Electrical Engineering
      and Computer Sciences

Electrical Engineering and Computer Sciences

COLLEGE OF ENGINEERING

UC Berkeley

Spectral Partitioning Works: Planar Graphs and Finite Element Meshes

Daniel A. Spielman and Shang-Hua Teng

EECS Department
University of California, Berkeley
Technical Report No. UCB/CSD-96-898
February 1996

http://www.eecs.berkeley.edu/Pubs/TechRpts/1996/CSD-96-898.pdf

Spectral partitioning methods use the Fiedler vector -- the eigenvector of the second-smallest eigenvalue of the Laplacian matrix -- to find a small separator of a graph. These methods are important components of many scientific numerical algorithms and have been demonstrated by experiment to work extremely well. In this paper, we show that spectral partitioning methods work well on bounded-degree planar graphs and finite element meshes -- the classes of graphs to which they are usually applied. While naive spectral bisection does not necessarily work, we prove that spectral partitioning techniques can be used to produce separators whose ratio of vertices removed to edges cut is O(sqrt[ n]) for bounded-degree planar graphs and two-dimensional meshes and O( n^1/ d) for well-shaped d-dimensional meshes. The heart of our analysis is an upper bound on the second-smallest eigenvalues of the Laplacian matrices of these graphs.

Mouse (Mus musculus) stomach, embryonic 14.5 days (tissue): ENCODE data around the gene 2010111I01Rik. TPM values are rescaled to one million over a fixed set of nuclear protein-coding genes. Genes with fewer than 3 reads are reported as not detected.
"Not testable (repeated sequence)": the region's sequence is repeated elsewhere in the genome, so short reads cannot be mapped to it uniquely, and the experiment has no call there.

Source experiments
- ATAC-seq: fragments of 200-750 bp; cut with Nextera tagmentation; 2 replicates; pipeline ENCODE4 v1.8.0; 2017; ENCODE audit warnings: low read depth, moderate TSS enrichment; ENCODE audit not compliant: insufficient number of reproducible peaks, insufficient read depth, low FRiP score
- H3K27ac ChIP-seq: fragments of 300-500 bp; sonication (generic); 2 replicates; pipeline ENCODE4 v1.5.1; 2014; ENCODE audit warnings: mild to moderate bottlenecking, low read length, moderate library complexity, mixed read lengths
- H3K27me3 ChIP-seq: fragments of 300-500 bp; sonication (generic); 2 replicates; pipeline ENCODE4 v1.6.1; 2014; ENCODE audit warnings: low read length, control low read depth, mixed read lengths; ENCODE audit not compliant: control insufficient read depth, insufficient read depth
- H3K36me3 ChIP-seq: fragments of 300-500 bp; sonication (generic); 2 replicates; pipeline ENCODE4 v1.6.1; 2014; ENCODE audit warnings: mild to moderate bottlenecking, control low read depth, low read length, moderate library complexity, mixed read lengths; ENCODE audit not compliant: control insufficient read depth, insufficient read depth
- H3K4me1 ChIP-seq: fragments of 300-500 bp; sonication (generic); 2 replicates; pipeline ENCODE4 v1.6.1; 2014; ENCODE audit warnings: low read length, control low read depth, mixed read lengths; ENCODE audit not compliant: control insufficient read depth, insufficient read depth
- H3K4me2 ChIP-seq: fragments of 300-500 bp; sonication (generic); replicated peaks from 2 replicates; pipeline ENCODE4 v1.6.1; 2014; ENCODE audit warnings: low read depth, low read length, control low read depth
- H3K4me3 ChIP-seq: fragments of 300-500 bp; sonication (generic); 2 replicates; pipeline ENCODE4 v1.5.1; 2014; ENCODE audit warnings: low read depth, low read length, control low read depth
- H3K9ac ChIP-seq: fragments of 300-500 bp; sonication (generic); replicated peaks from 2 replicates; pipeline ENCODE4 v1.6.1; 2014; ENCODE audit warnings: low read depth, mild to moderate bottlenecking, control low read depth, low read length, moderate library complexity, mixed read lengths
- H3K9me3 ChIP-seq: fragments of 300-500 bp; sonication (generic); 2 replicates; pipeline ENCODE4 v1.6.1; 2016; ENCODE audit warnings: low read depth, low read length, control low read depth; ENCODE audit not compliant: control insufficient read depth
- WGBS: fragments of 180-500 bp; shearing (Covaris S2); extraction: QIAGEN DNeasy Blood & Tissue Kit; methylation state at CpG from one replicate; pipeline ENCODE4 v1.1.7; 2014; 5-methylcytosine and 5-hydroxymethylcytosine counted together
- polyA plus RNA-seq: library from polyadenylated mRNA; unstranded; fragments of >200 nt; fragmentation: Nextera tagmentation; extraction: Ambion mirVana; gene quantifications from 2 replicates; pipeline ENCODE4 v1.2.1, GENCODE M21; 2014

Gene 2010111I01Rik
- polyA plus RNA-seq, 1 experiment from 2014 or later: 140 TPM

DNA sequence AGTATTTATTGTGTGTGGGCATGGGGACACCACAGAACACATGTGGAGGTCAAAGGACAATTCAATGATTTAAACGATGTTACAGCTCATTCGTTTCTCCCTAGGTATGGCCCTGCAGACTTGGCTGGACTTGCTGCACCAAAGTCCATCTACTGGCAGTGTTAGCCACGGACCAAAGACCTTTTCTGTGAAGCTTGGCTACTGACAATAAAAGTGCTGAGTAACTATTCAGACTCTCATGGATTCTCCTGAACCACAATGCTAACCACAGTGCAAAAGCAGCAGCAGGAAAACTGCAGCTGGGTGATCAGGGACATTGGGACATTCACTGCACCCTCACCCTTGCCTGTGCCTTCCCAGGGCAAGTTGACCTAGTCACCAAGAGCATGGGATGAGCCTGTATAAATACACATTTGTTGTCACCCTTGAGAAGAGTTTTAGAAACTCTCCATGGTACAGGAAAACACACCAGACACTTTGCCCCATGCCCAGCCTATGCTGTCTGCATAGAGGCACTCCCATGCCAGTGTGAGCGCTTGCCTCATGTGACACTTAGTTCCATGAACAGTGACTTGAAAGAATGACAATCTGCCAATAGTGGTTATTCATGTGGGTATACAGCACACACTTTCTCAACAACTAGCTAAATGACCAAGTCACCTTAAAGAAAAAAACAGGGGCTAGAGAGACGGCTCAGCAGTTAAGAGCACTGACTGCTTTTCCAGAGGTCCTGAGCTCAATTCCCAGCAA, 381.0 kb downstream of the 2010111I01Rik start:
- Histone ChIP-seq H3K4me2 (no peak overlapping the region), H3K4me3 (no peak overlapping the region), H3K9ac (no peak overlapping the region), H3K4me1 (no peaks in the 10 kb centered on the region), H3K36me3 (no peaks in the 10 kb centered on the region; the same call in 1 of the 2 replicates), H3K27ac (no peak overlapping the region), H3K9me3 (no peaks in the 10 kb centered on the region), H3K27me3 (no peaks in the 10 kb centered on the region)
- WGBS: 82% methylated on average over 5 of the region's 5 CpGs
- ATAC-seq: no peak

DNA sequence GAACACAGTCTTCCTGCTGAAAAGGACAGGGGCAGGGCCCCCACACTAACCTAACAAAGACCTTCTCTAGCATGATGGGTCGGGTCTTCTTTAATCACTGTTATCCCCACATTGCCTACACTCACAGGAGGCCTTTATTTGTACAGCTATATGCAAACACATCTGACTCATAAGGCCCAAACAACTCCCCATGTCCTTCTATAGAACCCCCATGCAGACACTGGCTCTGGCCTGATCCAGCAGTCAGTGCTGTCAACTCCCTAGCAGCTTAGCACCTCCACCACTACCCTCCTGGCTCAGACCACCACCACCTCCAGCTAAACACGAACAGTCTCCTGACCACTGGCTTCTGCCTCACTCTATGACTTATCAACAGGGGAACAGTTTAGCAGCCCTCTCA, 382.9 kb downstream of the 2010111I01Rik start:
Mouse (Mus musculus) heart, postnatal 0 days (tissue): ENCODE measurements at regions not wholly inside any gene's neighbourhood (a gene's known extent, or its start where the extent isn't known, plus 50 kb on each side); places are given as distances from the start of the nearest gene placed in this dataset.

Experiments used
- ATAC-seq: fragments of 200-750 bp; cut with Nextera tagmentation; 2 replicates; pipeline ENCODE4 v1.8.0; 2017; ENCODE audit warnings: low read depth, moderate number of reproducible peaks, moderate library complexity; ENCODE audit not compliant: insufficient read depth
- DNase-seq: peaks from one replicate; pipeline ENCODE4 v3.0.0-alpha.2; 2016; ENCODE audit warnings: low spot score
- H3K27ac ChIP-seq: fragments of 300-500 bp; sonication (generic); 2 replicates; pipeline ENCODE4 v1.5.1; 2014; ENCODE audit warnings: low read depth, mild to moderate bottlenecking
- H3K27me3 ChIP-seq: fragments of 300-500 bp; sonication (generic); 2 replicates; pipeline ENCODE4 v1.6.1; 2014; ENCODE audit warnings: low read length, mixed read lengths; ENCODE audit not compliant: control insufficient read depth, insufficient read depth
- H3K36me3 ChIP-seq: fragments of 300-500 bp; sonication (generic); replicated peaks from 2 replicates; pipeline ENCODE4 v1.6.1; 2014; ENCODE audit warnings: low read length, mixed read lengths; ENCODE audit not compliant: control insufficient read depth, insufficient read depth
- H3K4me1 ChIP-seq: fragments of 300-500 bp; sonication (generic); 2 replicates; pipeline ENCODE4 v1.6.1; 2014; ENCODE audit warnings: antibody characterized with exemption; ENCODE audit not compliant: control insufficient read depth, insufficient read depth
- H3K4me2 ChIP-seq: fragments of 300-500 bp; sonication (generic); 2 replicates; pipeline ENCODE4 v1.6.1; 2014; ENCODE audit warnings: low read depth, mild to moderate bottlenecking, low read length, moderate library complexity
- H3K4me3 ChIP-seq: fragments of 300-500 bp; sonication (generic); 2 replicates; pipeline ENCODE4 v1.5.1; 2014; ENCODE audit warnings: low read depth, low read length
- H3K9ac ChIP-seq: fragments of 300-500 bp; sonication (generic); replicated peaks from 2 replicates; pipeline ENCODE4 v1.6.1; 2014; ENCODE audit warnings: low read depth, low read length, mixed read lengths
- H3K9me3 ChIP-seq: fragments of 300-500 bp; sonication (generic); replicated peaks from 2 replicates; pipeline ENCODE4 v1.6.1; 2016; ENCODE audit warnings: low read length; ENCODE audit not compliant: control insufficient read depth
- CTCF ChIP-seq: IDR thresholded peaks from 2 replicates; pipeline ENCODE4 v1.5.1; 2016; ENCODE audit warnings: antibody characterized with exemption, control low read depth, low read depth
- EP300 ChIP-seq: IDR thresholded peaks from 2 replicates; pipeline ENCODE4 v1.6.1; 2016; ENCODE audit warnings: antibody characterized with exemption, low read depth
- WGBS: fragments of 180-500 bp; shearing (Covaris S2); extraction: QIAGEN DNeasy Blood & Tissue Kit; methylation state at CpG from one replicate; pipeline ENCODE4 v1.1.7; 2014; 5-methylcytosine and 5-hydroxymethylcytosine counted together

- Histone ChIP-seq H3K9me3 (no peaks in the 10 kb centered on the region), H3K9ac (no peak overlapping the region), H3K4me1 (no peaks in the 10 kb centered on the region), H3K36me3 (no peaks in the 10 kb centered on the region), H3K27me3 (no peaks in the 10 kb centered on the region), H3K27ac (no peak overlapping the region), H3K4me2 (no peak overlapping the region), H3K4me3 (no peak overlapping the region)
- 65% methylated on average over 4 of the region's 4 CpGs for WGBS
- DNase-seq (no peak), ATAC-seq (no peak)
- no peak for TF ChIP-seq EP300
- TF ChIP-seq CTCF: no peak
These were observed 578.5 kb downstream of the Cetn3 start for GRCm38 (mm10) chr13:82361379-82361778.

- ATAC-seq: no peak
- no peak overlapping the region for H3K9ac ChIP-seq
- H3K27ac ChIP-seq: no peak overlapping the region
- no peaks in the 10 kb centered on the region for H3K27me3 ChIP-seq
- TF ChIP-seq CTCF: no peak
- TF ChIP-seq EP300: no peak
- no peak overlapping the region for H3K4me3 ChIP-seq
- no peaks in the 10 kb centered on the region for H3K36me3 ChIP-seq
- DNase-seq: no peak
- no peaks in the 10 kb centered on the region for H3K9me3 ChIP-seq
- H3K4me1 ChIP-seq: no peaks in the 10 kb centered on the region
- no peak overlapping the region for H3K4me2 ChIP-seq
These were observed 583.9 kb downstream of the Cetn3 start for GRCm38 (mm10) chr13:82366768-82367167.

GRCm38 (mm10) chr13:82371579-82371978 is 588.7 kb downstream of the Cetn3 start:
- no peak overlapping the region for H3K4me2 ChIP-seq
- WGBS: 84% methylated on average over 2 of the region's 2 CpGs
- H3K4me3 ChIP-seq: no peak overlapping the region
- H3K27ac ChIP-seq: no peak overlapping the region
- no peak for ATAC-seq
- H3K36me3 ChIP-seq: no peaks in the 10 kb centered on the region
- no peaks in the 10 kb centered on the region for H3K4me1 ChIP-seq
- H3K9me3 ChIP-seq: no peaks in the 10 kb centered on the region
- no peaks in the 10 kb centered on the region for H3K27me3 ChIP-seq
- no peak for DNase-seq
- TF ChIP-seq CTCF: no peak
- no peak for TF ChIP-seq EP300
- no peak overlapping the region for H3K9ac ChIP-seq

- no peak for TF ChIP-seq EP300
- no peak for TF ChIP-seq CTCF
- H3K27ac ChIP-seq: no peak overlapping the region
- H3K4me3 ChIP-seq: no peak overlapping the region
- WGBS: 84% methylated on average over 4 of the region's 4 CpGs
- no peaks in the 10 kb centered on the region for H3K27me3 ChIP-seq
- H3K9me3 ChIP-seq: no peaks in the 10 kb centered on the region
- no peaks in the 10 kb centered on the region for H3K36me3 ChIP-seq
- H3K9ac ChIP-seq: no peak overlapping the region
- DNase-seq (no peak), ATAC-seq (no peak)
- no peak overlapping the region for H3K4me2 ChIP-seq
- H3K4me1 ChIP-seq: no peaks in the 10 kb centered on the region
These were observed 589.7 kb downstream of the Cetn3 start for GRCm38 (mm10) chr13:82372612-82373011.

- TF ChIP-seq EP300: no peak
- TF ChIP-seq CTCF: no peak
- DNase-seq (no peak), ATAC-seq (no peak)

BibTeX citation:

@techreport{Spielman:CSD-96-898,
    Author = {Spielman, Daniel A. and Teng, Shang-Hua},
    Title = {Spectral Partitioning Works: Planar Graphs and Finite Element Meshes},
    Institution = {EECS Department, University of California, Berkeley},
    Year = {1996},
    Month = {Feb},
    URL = {http://www.eecs.berkeley.edu/Pubs/TechRpts/1996/5359.html},
    Number = {UCB/CSD-96-898},
    Abstract = {Spectral partitioning methods use the Fiedler vector -- the eigenvector of the second-smallest eigenvalue of the Laplacian matrix -- to find a small separator of a graph. These methods are important components of many scientific numerical algorithms and have been demonstrated by experiment to work extremely well. In this paper, we show that spectral partitioning methods work well on bounded-degree planar graphs and finite element meshes -- the classes of graphs to which they are usually applied. While naive spectral bisection does not necessarily work, we prove that spectral partitioning techniques can be used to produce separators whose ratio of vertices removed to edges cut is <i>O</i>(sqrt[<i>n</i>]) for bounded-degree planar graphs and two-dimensional meshes and <i>O</i>(<i>n</i>^1/<i>d</i>) for well-shaped <i>d</i>-dimensional meshes. The heart of our analysis is an upper bound on the second-smallest eigenvalues of the Laplacian matrices of these graphs.}
}

EndNote citation:

%0 Report
%A Spielman, Daniel A.
%A Teng, Shang-Hua
%T Spectral Partitioning Works: Planar Graphs and Finite Element Meshes
%I EECS Department, University of California, Berkeley
%D 1996
%@ UCB/CSD-96-898
%U http://www.eecs.berkeley.edu/Pubs/TechRpts/1996/5359.html
%F Spielman:CSD-96-898